A state appeals court panel has upheld the conviction of a woman serving three decades behind bars for the 2011 shooting death of her then-boyfriend’s wife in Boonton.
Antionette Stephen, 38, will remain in prison at the Edna Mahan Correctional Facility in Hunterdon County after a two-judge panel in the New Jersey Appellate Court declined her pleas to introduce evidence she says prove her attorneys poorly represented her. Stephen pleaded guilty to murder in 2013 and tested against the man with whom she was having an affair, Kashif Parvaiz, during his 2015 trial. He was sentenced to life.
Parvaiz was convicted of scheming with Stephen, a Massachusetts resident and one of several women he had seen, to shoot his wife, Nazish Noorani, 27, while he walked with Noorani and their son on Aug. 6, 2011 on Cedar Street. An appeals court in 2018 upheld Parvaiz’s life sentence, rejecting his arguments his sentence was too excessive due to a violation of his Constitutional right to remain silent.
Stephen argued her attorneys at the time of her guilty plea, who are now retired public defenders, failed to advise her that she would face mandatory deportation to India, her home country. Stephen is not a United States citizen but legally entered the United States with a green card and because he was convicted of an aggravated felony, under state law it is grounds for deportation.
A request for comment from the New Jersey Office of the Public Defender was not immediately returned.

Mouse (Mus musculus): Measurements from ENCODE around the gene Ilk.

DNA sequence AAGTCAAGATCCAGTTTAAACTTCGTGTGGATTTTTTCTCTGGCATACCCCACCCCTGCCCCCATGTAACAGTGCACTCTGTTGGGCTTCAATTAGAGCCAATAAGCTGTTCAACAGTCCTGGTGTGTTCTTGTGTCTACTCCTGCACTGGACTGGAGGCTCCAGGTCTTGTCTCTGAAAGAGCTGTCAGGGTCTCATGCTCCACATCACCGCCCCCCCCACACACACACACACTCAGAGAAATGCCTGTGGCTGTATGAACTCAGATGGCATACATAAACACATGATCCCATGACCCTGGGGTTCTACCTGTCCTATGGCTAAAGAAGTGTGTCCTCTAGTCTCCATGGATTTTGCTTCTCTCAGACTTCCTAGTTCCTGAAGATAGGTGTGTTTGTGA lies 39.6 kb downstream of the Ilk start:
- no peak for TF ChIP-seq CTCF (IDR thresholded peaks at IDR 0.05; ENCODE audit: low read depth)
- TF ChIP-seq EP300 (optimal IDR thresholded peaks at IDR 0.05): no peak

Stephen was advised of the possible immigration consequences and was advised by her attorneys she had the right to seek an immigration expert, but Stephen declined, the judges wrote in the Feb. 9 decisions.
While the Supreme Court made it clear an attorney’s performance would be considered “deficient” if they failed to tell a noncitizen client they were facing mandatory deportation, the judges said it was clear Stephen was aware of the consequences.
The court appeals declined to consider Stephen’s claims that had her attorneys properly advised her of her “mandatory” deportation, she would have rejected her plea deal and had gone to trial. Stephen was given the mandatory minimum sentence for murder by pleading guilty and testing for the state. Had she gone to trial, she faced life in prison without the possibility of parole, the judges wrote.
The brazen and at times bizarre case played out during Parvaiz’ trial, where it was alleged he paid practitioners who studied “black magic” to help him make his wife disappear, take her own life or have an accidental death, according to an email read during his trial. Stephen admitted she shot and killed Noorani, but described herself as a “slave” to Parvaiz and told jurors he had convinced her his wife was a “greedy, neglectful mother” to the couple’s two young sons.
Parvaiz was shot in the leg during Stephen’s ambush in a scheme he concocted to lie to police that he and his wife were targeted in an anti-Muslim attack during the Ramadan holiday, although his story purportedly fell apart as investigators continued investigating and when Stephen admitted she pulled the trigger under his orders.
Stephen is eligible for possible parole release from prison in 2041, when he will be 57 years old. Parvaiz, who is serving his sentence at New Jersey State Prison, the state’s only maximum security complex, will be 91 years old when he is eligible for possible parole release in 2077, inmate records show.
Lori Comstock can be reached on Twitter: @LoriComstockNJH, on Facebook: www.Facebook.com/LoriComstockNJH or by phone: 973-383-1194.
This article originally appeared on Morristown Daily Record: Boonton NJ murder case upheld by state appeals court